Moody's affirms 'resilient' economy
Agency maintains Thai credit rating with a stable outlook, but government debt likely to rise
Moody's Investors Service has affirmed Thailand's credit rating and maintained its outlook at stable, says Patricia Mongkhonvanit, director-general of the Public Debt Management Office.
On Thursday, Moody's affirmed the Thai government's Baa1 issuer and local currency senior unsecured ratings.
The affirmation of the Baa1 ratings reflects Moody's expectation that Thailand will continue to display economic resiliency to future shocks, underpinned by its large and diverse economy and strong macroeconomic policy effectiveness, the rating agency said.
While Moody's expects Thailand's government debt to increase and remain markedly higher than the pre-pandemic norm, leaving the government with weakened fiscal strength for some time, Thailand's fiscal metrics will still be stronger than most Baa-rated peers.
It is likely the government will quicken its pace of fiscal consolidation in the next two to three years once the economic recovery takes hold, said Moody's.
The stable outlook indicates balanced risks to Thailand's credit profile. Thailand's economic strength may benefit from productivity gains, including through the ramp-up of the Eastern Economic Corridor to a greater extent than Moody's currently expects.
Moody's expects Thailand's real GDP growth to come in at above potential rates for the next 2-3 years as the effects of the pandemic fade, although the global shock of Russia's invasion of Ukraine will slow the recovery.
The rating agency predicts the Thai economy will expand by 3.4% in 2022 and 4.8% in 2023.
Tourist arrivals should pick up this year, albeit only gradually, following the reopening of borders in Thailand and other countries, along with an easing of quarantine rules and testing requirements for tourists, said Moody's.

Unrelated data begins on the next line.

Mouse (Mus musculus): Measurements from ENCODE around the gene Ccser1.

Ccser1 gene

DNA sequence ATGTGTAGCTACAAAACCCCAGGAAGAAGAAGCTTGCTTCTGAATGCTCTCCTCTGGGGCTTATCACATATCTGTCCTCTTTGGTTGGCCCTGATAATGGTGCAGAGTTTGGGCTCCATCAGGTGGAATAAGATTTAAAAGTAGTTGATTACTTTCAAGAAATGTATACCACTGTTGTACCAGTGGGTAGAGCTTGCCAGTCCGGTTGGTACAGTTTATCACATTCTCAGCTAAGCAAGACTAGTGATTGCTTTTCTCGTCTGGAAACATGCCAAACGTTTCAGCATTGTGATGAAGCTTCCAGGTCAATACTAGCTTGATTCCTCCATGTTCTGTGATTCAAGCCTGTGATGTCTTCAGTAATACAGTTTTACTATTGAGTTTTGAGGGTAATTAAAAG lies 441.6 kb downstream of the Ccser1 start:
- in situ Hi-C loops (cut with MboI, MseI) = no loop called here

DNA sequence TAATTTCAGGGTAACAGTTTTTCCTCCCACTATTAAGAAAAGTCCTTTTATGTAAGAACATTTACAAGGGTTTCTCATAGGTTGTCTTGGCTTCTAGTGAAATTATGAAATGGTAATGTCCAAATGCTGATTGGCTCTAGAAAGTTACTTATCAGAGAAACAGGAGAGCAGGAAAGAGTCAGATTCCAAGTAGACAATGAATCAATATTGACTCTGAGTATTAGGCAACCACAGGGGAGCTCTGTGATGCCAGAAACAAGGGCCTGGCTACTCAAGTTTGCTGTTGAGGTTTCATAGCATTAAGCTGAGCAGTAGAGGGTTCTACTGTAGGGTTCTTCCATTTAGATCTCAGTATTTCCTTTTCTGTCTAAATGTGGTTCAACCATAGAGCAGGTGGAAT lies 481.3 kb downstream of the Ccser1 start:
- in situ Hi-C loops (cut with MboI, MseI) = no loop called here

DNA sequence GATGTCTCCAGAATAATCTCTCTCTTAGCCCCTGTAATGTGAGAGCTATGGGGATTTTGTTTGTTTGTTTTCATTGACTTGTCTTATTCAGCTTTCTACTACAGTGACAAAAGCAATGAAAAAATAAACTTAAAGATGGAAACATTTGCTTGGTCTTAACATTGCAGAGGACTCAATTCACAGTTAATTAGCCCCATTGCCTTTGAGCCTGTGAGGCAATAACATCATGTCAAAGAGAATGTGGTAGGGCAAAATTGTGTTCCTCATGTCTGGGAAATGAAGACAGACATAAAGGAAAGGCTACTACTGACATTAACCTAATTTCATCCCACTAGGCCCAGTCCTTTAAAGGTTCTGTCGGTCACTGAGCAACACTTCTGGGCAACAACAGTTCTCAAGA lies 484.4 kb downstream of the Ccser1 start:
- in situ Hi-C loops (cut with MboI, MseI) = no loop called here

Moody's expects tourist arrivals to reach around 15% of pre-pandemic levels by the end of 2022, before rising to about 50% in 2023.
Tourist arrivals are likely to return to pre-pandemic levels only in late 2024 or early 2025.
The rating agency's baseline scenario incorporates a view that tourist arrivals from China will pick up starting in 2023, while the number of Russian tourists will decline significantly this year because of the war, before rising modestly in 2023.
Over the longer term, Thailand continues to face structural challenges that will weigh on potential growth. Its rapidly ageing population will constrain the labour supply, while moderate competitiveness and shortages in higher value-added skills weigh on labour productivity, said Moody's.
The pandemic led the government to run large fiscal deficits in 2020 and 2021 to support the economy, sharply increasing the government debt burden.
Thailand's prudent fiscal policy in the past gave it sizeable fiscal space to respond to the economic shock.
Thailand's fiscal deficit was 4.5% and 7.9% of GDP for fiscal 2020 and 2021, respectively.
Moody's expects the government to continue running deficits of 3-4% over the next 2-3 years to support the still-fragile economic recovery.
Accordingly, Moody's expects government debt to stay on a mild upward trend, reaching 52-54% of GDP from 2022 to 2024, compared with 51% in 2021 and a much lower level of 34% in 2019. At that point, the economic and social environments are likely to create the conditions for narrower deficits that can bring down the debt burden, said the rating agency.